--Clyde Russell is a Reuters columnist. The views expressed are his own.--
By Clyde Russell
LAUNCESTON, Australia, April 23 (Reuters) - While it’s well-known that markets can have irrational short-term moves, the 4 percent jump in Asian spot iron ore on Wednesday must be a more extreme case.
Spot iron ore .IO62-CNI=SI jumped to $52.90 a tonne from $50.80 on April 20, continuing its rally from the record low of $46.70 reached on April 2.
On the surface the catalyst for Wednesday’s spike was BHP Billiton’s announcement that it would defer an expansion of its output of the steel-making ingredient from 270 million tonnes a year to 290 million tonnes.
The future loss of 20 million tonnes from a market that’s oversupplied by multiples of that amount clearly isn’t a sound basis for a price rally.
What it does show is a market where many participants are keen to call a bottom, and are happy to grasp onto any positive news as justification for a price rally.
It also shows that many in the market weren’t really reading into this week’s quarterly production reports from BHP Billiton, Rio Tinto and Brazil’s Vale.
Vale, the world’s biggest iron ore miner, produced 74.5 million tonnes in the first quarter, a gain of 4.9 percent from the same period a year earlier.
Second-ranked Rio Tinto actually produced more than Vale, mining 74.7 million tonnes, a gain of 12 percent over the year earlier period.
Rio Tinto affirmed its target of reaching 350 million tonnes of production in 2015, which will more than likely see it knock Vale off the top perch.
BHP Billiton, the third-biggest iron ore miner, saw output jump 20 percent in the March quarter to 58.9 million tonnes, and it raised its fiscal year target to 250 million tonnes.
While it’s true that Rio Tinto and Vale shipped lower amounts in the first quarter from the fourth quarter of 2014, it’s also a fact that they now have stockpiled production available, with Rio Tinto saying it intended to use this to boost exports.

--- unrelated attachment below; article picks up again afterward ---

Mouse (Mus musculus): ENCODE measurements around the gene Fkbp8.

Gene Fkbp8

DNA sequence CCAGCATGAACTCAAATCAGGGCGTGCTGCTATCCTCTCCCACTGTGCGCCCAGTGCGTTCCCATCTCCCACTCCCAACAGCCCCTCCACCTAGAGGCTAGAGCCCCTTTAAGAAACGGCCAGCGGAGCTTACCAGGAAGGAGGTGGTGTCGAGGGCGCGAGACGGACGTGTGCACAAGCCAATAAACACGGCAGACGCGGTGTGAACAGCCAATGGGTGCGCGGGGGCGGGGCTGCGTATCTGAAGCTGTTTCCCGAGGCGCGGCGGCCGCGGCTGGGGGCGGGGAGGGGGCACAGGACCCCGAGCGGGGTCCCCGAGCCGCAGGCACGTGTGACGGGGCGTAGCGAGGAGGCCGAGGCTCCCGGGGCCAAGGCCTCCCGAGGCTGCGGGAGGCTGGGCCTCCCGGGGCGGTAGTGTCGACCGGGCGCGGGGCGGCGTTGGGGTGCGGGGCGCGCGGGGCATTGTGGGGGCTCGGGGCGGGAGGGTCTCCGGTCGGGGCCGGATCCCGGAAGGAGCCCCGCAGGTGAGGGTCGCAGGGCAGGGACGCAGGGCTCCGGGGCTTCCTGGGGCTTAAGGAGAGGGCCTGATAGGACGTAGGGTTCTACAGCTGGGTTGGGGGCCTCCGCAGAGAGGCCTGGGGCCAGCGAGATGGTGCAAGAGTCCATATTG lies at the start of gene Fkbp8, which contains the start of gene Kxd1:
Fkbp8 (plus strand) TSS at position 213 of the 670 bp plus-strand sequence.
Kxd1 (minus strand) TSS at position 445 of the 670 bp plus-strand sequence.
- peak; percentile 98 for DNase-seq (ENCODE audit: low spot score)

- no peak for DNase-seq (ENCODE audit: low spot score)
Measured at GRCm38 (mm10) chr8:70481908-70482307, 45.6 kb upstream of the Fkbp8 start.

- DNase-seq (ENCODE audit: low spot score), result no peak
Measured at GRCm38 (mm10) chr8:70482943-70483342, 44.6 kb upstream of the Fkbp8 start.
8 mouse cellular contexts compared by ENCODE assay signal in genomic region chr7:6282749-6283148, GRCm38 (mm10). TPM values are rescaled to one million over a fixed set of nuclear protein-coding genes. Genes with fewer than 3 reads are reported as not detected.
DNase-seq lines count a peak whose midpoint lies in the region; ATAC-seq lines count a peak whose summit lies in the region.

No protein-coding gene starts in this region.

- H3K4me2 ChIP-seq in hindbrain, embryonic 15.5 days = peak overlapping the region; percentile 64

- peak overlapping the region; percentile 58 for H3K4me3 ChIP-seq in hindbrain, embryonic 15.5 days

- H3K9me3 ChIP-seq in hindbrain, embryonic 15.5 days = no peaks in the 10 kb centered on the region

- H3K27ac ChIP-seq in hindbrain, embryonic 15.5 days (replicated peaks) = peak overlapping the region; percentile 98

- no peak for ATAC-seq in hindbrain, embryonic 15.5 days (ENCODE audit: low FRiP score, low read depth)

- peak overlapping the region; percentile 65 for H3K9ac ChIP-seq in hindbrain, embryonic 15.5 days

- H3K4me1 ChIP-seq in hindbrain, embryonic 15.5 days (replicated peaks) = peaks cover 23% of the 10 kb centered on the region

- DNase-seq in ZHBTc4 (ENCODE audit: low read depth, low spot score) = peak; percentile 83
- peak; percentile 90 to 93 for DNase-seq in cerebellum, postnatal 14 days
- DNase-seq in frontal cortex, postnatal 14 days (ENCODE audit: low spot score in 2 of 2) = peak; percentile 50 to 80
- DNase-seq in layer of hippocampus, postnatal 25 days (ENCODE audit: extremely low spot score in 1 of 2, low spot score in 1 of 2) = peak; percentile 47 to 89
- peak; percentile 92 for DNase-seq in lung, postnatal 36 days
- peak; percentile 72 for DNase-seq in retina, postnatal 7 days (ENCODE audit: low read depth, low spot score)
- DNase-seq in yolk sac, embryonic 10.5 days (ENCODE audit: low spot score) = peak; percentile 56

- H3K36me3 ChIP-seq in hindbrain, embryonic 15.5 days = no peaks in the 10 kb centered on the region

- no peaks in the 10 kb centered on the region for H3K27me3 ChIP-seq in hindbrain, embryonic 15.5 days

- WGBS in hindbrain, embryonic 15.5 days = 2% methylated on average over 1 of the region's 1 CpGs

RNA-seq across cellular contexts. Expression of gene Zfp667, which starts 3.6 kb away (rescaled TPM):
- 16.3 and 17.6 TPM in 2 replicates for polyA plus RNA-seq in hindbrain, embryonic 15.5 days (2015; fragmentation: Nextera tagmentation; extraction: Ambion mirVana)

What remains abundantly clear from the production reports is that the world’s big three iron ore companies are producing at record levels and remain committed to mining more.
Even BHP Billiton’s much-reported cutting of capital expenditure and deferral of the expansion at its Port Hedland facilities in Western Australia state comes with a caveat.
The company still intends to boost output to 270 million tonnes by 2017.
In effect, the iron ore price rallied on news that one major miner would only be adding an additional 20 million tonnes over the next two years instead of the originally mooted 40 million tonnes.
If that sounds ridiculous, bear in mind that the expansion plans of Rio Tinto, Vale and fourth-ranked Fortescue Metals Group remain on track.
Also coming to market later this year is the new 56-million tonne a year Roy Hill mine in Western Australia, while Anglo American’s 26.5-million tonne a year Minas Rio project in Brazil has started shipping cargoes.
All this new iron ore is trying to find its way into top buyer China, where crude steel output dropped 1.2 percent in March from a year earlier to 69.48 million tonnes.
The World Steel Association said on Monday that demand in China will drop in 2015, albeit only by 0.5 percent to 707.2 million tonnes.
This echoes the view of the China Iron & Steel Association, which said the country has already reached “peak steel” and demand is likely to ease in the next few years.
On the bullish side for iron ore miners are hopes that the Chinese authorities will keep stimulating the economy through infrastructure spending, adding to the recent monetary easing.
There are also increasing signs that Chinese domestic iron ore miners are idling more output amid the price rout, thus opening the way for cheaper imports.
However, imports can only displace domestic output for as long as they remain cheap, with any sustained rally likely to tempt production back into the market.
Overall, the reasons to be bearish on iron ore well outweigh the reasons to be bullish, thus making it likely that any rallies, or price spikes higher, will prove temporary. (Editing by Ed Davies)